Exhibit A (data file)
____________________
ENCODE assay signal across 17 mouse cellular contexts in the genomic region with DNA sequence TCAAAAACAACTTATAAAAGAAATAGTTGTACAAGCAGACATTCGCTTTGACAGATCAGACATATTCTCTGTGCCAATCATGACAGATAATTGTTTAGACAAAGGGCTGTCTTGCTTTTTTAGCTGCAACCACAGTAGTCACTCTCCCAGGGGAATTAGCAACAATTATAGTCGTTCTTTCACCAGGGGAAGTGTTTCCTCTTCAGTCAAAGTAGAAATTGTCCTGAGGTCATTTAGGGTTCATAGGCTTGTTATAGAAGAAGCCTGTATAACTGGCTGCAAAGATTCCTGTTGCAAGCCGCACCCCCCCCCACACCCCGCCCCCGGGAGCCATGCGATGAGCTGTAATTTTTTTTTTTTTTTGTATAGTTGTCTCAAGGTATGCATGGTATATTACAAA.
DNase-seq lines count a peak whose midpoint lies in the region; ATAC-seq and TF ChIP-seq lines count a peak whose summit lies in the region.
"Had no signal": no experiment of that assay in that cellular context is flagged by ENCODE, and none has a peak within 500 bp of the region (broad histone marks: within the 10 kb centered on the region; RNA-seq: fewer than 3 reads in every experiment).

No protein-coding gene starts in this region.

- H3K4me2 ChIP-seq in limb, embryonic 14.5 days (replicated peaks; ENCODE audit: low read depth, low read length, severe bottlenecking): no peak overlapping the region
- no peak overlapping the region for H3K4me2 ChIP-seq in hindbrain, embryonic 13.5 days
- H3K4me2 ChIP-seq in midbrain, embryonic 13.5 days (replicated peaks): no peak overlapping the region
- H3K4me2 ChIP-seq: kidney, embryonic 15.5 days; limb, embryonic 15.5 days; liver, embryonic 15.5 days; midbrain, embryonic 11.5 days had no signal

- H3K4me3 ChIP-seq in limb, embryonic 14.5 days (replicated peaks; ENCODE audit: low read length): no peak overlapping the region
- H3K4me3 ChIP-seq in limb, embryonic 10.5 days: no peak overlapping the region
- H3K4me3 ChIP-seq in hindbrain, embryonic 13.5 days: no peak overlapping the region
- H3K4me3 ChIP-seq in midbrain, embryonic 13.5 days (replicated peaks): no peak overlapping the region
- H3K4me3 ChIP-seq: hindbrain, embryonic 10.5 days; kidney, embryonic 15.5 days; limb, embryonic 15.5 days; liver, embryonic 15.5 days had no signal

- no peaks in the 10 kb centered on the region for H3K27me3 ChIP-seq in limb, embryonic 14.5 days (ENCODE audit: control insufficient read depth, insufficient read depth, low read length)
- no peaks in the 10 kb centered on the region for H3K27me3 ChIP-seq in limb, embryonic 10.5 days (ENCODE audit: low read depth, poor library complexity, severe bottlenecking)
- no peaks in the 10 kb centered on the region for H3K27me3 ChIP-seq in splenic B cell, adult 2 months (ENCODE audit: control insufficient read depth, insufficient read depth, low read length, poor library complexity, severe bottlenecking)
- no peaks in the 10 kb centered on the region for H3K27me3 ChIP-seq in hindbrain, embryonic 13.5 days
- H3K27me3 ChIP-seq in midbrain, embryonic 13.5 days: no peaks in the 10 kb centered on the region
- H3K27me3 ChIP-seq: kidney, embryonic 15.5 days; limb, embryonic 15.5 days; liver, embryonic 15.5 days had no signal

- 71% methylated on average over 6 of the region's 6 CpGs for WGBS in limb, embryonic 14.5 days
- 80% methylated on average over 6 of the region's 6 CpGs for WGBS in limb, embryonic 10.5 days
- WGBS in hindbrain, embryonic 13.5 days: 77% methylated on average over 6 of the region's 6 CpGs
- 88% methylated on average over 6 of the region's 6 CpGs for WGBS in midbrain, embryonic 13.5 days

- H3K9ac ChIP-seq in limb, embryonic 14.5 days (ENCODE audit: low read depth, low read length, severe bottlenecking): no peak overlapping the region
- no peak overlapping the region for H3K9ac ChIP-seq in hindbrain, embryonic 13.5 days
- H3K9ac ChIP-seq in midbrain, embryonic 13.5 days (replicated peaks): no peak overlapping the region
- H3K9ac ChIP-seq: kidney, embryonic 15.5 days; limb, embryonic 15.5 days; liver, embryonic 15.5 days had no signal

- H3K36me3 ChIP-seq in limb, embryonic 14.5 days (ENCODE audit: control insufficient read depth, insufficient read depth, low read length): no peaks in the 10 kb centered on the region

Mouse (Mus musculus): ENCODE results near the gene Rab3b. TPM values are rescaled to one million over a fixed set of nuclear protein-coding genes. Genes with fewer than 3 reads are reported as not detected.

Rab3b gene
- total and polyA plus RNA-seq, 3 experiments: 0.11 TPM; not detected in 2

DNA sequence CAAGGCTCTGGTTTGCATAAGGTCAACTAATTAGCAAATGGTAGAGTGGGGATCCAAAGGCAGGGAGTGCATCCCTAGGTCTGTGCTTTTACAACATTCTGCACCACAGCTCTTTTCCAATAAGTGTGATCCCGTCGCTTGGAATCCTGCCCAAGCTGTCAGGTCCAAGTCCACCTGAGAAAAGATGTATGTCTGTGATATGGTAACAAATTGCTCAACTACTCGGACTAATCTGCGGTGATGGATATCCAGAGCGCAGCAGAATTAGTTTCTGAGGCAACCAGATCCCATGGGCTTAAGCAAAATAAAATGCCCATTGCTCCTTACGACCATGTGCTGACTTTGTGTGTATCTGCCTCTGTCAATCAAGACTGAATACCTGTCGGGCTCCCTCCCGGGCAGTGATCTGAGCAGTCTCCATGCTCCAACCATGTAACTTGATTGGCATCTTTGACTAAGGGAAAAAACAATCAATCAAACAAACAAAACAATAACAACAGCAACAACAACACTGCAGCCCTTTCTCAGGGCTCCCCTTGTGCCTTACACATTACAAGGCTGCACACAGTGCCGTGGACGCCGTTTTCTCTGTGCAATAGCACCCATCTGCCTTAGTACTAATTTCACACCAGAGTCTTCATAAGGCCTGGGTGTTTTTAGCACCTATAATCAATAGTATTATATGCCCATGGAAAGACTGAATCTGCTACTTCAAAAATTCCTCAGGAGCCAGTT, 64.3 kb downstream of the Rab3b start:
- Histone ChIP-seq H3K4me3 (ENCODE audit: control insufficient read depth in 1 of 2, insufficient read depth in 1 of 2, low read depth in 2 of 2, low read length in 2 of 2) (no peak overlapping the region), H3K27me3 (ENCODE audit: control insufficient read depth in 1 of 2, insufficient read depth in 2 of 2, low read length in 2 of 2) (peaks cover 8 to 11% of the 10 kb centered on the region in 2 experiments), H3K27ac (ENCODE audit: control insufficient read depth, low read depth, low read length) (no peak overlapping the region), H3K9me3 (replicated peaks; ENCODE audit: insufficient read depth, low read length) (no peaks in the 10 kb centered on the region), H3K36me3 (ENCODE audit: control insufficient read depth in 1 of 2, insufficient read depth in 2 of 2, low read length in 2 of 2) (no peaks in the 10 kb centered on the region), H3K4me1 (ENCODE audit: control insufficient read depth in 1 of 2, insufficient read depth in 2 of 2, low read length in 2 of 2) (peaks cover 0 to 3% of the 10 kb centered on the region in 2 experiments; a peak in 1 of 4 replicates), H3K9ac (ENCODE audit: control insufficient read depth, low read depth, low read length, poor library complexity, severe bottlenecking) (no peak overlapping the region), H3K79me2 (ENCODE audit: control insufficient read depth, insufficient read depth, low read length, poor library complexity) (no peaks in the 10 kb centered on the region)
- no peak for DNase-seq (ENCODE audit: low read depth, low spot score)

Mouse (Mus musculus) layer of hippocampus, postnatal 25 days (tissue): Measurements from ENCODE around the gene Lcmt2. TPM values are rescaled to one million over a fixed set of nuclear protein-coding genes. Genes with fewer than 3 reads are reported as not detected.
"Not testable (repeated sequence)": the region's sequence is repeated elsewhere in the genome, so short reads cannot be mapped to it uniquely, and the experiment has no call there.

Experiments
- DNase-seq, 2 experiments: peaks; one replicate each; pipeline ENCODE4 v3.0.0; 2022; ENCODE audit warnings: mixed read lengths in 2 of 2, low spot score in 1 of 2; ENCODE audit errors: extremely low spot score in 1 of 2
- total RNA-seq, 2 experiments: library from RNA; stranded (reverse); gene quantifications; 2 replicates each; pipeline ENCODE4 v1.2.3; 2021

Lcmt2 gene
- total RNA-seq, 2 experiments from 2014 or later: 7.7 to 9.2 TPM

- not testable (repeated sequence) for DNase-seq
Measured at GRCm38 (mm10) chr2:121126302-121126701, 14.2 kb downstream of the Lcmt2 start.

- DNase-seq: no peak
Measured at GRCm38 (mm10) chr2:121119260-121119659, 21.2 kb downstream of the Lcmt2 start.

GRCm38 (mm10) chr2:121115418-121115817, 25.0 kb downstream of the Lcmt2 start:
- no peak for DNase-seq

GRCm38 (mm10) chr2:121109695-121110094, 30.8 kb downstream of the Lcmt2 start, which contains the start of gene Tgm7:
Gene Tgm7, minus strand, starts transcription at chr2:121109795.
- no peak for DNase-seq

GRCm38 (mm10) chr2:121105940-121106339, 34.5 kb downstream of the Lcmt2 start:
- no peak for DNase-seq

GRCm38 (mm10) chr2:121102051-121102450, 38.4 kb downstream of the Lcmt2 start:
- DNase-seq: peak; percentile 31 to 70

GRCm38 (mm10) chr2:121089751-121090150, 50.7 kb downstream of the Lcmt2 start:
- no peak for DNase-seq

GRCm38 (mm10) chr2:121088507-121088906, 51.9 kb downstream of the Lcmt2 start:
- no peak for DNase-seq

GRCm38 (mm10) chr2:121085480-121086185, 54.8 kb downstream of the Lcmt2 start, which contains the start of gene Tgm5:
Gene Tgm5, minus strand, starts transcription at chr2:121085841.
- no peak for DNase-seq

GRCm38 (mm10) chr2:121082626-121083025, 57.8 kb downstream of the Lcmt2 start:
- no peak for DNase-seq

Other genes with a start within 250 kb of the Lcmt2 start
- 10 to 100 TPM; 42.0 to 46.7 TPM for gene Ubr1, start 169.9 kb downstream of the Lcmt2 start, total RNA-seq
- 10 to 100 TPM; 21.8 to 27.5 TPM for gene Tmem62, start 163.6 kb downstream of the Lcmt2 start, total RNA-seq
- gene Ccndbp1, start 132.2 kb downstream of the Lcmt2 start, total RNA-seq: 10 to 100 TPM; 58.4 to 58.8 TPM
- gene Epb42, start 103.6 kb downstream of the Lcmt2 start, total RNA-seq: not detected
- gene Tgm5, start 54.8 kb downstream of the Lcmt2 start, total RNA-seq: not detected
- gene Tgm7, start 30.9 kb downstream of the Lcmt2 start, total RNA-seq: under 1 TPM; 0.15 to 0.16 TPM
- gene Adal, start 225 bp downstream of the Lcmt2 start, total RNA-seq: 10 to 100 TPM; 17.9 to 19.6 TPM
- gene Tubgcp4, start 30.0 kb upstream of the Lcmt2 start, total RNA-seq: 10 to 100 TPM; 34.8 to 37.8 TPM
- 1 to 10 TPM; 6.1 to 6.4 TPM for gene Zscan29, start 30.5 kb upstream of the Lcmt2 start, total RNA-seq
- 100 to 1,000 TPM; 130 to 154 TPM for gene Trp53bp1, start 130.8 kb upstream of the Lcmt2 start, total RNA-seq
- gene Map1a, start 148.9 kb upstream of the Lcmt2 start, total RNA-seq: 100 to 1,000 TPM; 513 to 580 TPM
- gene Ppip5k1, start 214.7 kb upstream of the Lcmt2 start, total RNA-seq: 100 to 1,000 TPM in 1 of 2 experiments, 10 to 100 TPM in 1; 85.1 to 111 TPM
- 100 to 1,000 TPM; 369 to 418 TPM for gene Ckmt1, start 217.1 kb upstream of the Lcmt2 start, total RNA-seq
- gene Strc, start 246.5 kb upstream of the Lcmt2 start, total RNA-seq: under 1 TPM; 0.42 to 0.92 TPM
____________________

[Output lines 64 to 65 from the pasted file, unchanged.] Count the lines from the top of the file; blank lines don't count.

Other genes with a start within 250 kb of the Lcmt2 start
- 10 to 100 TPM; 42.0 to 46.7 TPM for gene Ubr1, start 169.9 kb downstream of the Lcmt2 start, total RNA-seq